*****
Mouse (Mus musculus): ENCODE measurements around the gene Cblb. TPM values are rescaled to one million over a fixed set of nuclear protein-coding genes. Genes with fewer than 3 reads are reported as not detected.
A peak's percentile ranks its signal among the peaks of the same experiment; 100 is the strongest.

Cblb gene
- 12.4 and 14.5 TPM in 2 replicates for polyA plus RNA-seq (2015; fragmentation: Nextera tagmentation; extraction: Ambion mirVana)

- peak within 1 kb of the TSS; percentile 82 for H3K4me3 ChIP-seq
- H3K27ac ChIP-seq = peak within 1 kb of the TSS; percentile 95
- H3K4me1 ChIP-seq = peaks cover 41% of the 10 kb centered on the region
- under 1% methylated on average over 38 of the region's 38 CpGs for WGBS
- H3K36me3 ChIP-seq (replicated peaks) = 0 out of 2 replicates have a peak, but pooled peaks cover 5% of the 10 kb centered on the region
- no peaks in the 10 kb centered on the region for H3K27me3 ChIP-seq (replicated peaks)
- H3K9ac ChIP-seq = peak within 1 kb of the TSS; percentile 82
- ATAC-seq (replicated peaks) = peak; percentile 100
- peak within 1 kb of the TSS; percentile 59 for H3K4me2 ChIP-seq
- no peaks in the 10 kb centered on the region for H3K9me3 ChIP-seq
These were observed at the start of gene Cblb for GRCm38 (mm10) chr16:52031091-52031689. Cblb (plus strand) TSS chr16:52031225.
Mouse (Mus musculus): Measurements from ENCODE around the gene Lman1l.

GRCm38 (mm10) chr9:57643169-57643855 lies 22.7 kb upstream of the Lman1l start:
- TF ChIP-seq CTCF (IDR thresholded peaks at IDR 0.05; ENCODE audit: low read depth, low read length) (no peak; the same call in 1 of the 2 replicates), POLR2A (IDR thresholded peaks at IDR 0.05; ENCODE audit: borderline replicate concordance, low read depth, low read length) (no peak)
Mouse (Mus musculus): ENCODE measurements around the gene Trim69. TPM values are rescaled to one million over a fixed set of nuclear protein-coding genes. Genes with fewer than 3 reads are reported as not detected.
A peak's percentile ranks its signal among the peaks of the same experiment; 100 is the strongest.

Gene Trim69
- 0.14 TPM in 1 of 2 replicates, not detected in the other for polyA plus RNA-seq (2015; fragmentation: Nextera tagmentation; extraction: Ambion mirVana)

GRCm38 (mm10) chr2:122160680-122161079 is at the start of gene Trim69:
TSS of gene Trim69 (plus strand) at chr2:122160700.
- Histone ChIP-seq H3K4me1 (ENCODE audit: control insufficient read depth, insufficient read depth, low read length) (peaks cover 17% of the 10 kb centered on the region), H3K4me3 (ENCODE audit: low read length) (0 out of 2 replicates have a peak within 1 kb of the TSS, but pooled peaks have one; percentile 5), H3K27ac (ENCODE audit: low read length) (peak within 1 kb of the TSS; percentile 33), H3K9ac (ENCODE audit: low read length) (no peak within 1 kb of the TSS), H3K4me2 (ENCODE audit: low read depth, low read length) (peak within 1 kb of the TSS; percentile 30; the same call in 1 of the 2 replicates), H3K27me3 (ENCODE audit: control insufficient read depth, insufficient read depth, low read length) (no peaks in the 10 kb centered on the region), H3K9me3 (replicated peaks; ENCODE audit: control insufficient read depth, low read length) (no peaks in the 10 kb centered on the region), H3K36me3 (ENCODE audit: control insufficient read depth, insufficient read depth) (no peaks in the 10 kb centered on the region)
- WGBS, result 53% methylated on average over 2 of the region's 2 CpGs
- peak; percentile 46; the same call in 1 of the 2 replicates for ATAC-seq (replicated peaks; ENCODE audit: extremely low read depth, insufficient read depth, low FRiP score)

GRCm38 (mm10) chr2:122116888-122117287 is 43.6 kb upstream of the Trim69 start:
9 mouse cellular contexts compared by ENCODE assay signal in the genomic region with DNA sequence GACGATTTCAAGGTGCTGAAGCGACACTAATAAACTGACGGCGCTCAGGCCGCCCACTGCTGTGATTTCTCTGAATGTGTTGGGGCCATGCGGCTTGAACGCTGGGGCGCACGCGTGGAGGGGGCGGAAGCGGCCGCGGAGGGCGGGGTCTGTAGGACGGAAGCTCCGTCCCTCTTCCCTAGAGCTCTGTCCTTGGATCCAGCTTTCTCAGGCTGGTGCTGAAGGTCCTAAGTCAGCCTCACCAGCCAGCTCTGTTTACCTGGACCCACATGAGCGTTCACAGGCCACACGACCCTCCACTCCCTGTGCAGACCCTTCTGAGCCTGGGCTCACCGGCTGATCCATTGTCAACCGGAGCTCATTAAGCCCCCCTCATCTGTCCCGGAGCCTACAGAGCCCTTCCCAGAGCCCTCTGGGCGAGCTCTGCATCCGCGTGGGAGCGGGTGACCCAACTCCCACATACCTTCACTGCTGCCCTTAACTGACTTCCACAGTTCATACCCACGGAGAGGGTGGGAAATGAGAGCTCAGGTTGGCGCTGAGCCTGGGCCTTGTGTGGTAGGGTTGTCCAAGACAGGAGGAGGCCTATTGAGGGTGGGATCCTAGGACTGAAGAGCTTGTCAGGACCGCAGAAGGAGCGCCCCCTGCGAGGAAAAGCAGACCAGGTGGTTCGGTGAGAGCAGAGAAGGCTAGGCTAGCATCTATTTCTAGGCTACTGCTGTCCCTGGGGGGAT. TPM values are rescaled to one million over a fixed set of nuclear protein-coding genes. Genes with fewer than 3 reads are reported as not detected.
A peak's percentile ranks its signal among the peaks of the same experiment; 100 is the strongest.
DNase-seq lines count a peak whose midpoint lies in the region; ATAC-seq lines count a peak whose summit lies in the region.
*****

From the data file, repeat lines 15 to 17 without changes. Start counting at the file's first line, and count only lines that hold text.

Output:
These were observed at the start of gene Cblb for GRCm38 (mm10) chr16:52031091-52031689. Cblb (plus strand) TSS chr16:52031225.
Mouse (Mus musculus): Measurements from ENCODE around the gene Lman1l.

GRCm38 (mm10) chr9:57643169-57643855 lies 22.7 kb upstream of the Lman1l start: